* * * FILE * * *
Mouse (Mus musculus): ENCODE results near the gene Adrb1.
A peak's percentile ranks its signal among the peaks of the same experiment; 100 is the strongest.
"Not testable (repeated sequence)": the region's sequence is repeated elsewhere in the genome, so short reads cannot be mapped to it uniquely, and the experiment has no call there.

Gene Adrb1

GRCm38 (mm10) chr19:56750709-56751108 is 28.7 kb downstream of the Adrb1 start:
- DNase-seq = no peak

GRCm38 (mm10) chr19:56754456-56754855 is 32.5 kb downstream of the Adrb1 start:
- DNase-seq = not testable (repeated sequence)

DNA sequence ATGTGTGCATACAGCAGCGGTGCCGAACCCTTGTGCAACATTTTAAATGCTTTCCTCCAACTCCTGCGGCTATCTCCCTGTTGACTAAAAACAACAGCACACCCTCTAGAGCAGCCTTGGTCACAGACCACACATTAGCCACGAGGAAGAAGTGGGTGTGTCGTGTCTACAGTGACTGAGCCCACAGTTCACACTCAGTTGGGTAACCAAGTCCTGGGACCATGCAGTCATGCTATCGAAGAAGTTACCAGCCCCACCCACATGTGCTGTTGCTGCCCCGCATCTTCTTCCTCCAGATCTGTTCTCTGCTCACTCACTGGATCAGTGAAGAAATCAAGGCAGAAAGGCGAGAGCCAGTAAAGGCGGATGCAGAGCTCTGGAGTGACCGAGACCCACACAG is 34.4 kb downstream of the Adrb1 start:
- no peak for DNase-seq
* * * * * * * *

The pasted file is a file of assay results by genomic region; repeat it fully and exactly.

Mouse (Mus musculus): ENCODE results near the gene Adrb1.
A peak's percentile ranks its signal among the peaks of the same experiment; 100 is the strongest.
"Not testable (repeated sequence)": the region's sequence is repeated elsewhere in the genome, so short reads cannot be mapped to it uniquely, and the experiment has no call there.

Gene Adrb1

GRCm38 (mm10) chr19:56750709-56751108 is 28.7 kb downstream of the Adrb1 start:
- DNase-seq = no peak

GRCm38 (mm10) chr19:56754456-56754855 is 32.5 kb downstream of the Adrb1 start:
- DNase-seq = not testable (repeated sequence)

DNA sequence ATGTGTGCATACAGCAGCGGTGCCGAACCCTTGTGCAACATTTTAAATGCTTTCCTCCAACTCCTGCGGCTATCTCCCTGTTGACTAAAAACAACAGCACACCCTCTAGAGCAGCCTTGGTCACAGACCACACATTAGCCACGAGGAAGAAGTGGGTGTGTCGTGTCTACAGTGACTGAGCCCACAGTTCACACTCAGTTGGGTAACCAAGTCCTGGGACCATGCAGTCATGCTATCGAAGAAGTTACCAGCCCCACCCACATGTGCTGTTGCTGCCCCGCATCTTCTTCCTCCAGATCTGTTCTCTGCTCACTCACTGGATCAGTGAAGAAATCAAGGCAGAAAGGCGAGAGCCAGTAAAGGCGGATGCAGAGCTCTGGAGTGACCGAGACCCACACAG is 34.4 kb downstream of the Adrb1 start:
- no peak for DNase-seq